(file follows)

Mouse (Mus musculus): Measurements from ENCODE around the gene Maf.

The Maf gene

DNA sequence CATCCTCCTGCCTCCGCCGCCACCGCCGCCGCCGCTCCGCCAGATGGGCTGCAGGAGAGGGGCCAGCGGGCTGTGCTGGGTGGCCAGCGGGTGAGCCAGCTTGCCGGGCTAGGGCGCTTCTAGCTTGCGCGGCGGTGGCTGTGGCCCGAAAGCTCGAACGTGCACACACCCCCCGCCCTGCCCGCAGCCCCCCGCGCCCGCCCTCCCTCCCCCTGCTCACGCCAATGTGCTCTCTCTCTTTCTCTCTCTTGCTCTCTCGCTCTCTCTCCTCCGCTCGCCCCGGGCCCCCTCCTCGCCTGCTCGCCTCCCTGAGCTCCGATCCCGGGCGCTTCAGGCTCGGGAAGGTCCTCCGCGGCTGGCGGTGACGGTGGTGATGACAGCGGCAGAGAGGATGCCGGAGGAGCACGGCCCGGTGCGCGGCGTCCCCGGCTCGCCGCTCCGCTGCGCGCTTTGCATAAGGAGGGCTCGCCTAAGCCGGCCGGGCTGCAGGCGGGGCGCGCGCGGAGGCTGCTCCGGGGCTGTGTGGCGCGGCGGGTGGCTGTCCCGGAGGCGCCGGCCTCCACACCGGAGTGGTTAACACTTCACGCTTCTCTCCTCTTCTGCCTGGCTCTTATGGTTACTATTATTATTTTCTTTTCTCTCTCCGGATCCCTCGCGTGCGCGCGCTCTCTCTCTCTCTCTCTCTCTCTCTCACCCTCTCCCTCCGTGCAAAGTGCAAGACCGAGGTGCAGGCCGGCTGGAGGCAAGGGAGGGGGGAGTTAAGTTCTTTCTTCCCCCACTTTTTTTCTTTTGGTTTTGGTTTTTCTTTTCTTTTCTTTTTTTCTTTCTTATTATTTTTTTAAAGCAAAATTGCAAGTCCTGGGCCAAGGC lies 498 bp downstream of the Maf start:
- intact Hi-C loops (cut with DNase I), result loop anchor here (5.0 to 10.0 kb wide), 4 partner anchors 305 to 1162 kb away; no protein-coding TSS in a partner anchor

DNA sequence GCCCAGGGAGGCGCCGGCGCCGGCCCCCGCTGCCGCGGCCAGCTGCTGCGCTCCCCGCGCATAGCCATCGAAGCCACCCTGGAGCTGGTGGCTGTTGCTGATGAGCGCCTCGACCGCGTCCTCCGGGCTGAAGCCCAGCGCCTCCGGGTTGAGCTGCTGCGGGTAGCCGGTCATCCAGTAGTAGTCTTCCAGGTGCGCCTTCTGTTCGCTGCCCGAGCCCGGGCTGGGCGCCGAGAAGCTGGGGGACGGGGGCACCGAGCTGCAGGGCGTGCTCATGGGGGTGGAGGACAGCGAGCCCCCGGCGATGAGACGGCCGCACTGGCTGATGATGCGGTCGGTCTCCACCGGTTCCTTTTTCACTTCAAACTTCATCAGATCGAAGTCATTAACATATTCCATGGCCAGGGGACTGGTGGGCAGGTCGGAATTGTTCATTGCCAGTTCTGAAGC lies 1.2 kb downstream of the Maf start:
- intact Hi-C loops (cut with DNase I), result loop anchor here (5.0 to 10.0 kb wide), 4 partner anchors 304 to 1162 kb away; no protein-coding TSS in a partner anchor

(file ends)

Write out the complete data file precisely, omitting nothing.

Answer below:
Mouse (Mus musculus): Measurements from ENCODE around the gene Maf.

The Maf gene

DNA sequence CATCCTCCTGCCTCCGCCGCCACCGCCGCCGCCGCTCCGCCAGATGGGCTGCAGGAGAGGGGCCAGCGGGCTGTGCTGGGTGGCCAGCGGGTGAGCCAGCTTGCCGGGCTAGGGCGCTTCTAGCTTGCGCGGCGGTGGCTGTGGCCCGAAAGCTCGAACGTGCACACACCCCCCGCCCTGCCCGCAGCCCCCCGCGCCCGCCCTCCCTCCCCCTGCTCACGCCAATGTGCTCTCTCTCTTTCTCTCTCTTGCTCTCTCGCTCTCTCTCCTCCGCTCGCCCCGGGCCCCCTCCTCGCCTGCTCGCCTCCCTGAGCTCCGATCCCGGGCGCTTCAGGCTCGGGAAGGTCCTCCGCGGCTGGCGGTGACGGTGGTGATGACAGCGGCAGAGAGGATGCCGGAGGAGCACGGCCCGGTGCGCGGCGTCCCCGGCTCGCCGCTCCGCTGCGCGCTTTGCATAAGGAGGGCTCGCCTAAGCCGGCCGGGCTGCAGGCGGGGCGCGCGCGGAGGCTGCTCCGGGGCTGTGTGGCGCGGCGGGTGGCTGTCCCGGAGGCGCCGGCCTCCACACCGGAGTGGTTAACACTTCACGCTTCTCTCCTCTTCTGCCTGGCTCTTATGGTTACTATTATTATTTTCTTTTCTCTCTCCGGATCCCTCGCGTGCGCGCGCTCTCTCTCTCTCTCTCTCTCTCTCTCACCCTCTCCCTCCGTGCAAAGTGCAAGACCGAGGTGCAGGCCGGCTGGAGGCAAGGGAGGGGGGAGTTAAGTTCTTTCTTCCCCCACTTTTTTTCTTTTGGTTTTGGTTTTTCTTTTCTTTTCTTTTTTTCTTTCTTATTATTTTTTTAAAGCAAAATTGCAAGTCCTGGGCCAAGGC lies 498 bp downstream of the Maf start:
- intact Hi-C loops (cut with DNase I), result loop anchor here (5.0 to 10.0 kb wide), 4 partner anchors 305 to 1162 kb away; no protein-coding TSS in a partner anchor

DNA sequence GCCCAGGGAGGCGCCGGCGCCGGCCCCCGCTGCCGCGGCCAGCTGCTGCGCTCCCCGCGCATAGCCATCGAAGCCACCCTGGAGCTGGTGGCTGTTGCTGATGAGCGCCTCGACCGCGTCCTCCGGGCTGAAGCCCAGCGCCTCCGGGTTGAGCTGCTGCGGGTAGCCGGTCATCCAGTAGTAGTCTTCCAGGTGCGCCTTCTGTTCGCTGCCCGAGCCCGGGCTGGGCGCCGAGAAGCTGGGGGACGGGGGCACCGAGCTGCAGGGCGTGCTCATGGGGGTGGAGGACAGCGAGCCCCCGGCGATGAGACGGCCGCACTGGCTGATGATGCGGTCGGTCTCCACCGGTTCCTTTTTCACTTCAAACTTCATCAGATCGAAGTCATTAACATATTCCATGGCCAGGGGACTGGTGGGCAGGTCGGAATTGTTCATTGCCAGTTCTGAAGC lies 1.2 kb downstream of the Maf start:
- intact Hi-C loops (cut with DNase I), result loop anchor here (5.0 to 10.0 kb wide), 4 partner anchors 304 to 1162 kb away; no protein-coding TSS in a partner anchor